A video camera can be mounted in the workspace of the robot and connected to the controller. The controller can process the video images and detect certain types of faults. For example, the video signals can be used to determine the repeatability of the robot. A video image of the robot end-effector can be captured and analyzed when the robot is at a particular location. The image can be analyzed using pattern recognition tools to determine if there is a significant shift in the location of certain features on the end-effector.
A video camera can also be installed directly on the robot end-effector to monitor pick and place operations performed by the robot, including the operation of the edge-contact gripper. The resulting video can be recorded and serve in diagnostics of failures during pick and place operations. This is an extremely valuable tool for failures that occur rarely, cannot be observed by the operator and/or are difficult to reproduce. Video signals can be used to identify faults that affect robot position repeatability. Typical faults that affect repeatability are slipping of timing belts, belt stretching leading to hysteresis and loosening of bearing clamps.
The condition of the communication network may be monitored through error rates (i.e., a number of errors per a specified amount of data transferred) across individual links of the communication network. This approach is particularly practical to monitor the condition of slip-rings that carry communication signals.
In addition, fatal communication network failures at motor controllers can be monitored by the master controller through network node guarding. In this approach, the master controller monitors, for instance, the presence of periodic status messages sent by each of the motor controllers.
Similarly, fatal communication network failures at the master controller can be detected by motor controllers through heartbeat monitoring. In this case, the motor controllers monitor, for example, the occurrence of periodic trajectory frames from the master controller.
Change Detection Methods
The fault diagnosis methods described above involve the monitoring of various physical characteristics of the robot, such as, energy dissipation, motor torques, torque residuals, tracking errors, belt tension and peak vibration frequencies, to name a few. The monitoring of these characteristics involve comparing them with certain thresholds and signaling a fault if they exceed or fall below those thresholds. Such a technique is used in statistical quality control and is also referred to as a control chart. Several statistical techniques have been developed for control charts and these methods can be applied to health monitoring as well.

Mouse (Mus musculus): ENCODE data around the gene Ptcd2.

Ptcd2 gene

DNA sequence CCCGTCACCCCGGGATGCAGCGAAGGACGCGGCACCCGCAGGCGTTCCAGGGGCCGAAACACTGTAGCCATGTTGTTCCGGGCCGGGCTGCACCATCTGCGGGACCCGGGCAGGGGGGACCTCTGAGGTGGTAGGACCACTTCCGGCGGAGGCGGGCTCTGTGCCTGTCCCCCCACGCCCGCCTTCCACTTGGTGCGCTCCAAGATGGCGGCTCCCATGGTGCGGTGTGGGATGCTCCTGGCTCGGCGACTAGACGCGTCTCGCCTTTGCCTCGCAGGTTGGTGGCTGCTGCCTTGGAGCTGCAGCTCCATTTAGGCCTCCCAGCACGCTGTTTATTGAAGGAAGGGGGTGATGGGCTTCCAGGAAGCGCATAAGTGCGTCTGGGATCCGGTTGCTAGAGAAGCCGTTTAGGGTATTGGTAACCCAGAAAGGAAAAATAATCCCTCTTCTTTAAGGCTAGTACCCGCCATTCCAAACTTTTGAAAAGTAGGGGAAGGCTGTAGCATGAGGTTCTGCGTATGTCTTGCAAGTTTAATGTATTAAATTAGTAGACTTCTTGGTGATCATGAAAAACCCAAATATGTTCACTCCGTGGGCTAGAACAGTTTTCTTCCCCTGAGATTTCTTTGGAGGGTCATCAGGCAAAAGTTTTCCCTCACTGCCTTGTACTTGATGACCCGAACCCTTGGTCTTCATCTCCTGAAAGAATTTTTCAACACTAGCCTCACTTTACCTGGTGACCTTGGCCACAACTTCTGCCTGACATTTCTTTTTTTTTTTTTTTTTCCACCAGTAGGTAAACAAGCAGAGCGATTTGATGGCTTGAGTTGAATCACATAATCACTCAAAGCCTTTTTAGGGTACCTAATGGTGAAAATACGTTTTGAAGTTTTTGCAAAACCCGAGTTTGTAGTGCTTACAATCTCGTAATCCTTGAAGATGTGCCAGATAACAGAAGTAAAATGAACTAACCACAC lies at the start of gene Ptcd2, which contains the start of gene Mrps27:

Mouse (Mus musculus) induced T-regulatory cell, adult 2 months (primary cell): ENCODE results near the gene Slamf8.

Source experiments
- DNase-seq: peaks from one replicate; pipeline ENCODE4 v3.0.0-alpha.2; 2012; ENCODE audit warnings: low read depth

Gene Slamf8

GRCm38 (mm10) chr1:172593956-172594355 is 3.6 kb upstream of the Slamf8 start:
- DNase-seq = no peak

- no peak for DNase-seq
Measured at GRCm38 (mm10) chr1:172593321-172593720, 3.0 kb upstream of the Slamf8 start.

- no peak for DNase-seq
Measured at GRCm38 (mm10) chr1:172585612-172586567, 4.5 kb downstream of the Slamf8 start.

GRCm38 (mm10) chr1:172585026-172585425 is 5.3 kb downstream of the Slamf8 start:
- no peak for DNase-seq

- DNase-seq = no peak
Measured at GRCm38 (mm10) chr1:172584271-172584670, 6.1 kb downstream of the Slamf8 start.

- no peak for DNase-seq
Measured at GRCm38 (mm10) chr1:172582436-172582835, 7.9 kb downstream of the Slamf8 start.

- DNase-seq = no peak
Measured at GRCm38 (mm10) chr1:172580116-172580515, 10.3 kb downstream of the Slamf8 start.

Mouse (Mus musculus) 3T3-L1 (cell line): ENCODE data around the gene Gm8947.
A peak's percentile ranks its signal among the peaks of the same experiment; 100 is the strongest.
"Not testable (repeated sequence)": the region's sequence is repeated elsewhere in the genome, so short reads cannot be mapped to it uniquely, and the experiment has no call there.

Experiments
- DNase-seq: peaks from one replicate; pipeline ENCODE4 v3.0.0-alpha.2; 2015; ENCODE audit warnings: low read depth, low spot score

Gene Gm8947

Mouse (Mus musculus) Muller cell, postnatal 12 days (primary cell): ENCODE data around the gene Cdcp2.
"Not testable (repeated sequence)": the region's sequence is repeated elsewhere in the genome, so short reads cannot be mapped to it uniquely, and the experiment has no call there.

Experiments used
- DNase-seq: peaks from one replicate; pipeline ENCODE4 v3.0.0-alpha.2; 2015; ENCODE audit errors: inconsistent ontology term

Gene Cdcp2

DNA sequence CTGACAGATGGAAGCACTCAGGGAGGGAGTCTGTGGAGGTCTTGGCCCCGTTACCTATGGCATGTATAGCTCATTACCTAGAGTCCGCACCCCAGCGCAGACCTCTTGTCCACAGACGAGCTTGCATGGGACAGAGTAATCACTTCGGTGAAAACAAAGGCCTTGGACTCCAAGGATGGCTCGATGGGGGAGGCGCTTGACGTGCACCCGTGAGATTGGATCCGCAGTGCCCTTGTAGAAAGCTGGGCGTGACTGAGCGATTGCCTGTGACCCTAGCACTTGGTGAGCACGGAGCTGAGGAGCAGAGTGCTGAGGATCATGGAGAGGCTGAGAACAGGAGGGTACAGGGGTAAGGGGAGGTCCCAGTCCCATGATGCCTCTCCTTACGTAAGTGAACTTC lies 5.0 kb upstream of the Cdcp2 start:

Two fundamental requirements need to be met for the use of control charts. The first is a definition of a performance metric, in terms of the physical characteristics defined above, with a known statistical distribution model. The second is a definition of thresholds, derived from the level of confidence (also referred to as confidence coefficient) with which the change in the performance metric is to be predicted. The variation of the metrics is monitored and compared with thresholds. Depending upon the metrics used, the control charts are classified into various types. The Shewhart control chart uses the last observation as the performance metric. For a confidence coefficient of 99.7% the upper and lower control limits are chosen as (μ+3σ) and (μ−3σ), where μ is an estimated mean and σ is the estimated standard deviation. It is ideal for detection of abrupt changes in values of the physical characteristics, such as a temporary spike in the motor torque or following error or power consumption, to name a few. On the other hand, the Exponentially Weighted Moving Average (EWMA) is used as a metric for detecting slow drifts in the values of the physical characteristics, such as, energy dissipation, belt tension, to name a few. The EWMA is defined as follows.
EWMA i=(1−λ)EWMA i-1 +λX i (7)
where Xi is the measurement at iteration I and 0≦λ≦1 and EWMA0 is the estimated mean at the start of the monitoring process.
The standard deviation of the EWMA is given by
where σ is the estimated standard deviation of the property being monitored.
A majority of the faults are characterized by changes in values of two or more physical characteristics which are strongly correlated to each other. In such cases, the Hotelling's T-square statistic will used as the performance metric to detect sudden changes. To detect slow drifts in a multivariate framework, the Multivariate EWMA charts will be used. Both of these methods yield a single scalar quantity which is a measure of the square of the deviation from the nominal and accounts for the covariance between variables in a multivariate framework.
The change detection algorithms assume the existence of baseline estimates of the physical characteristics that are being monitored. An example of a baseline estimate is the mean of the energy dissipated during a specific move sequence. Baselining is an important step in fault detection and will involve data collection and processing to obtain estimates of the physical characteristics. Data collection will be done under normal operating conditions, which refers to the condition when the robot has no known defects. Data collection will involve averaging over several repeated measurements obtained under the same operating conditions. A measurement may be a single value, such as total energy dissipated during a specific operation or maximum absolute value of tracking error or maximum absolute value of motor torque, or a sequence of values such as motor torque values measured at regular intervals during a specific operation. The measured values will be stored in a database along with specifications on the conditions under which the data was collected.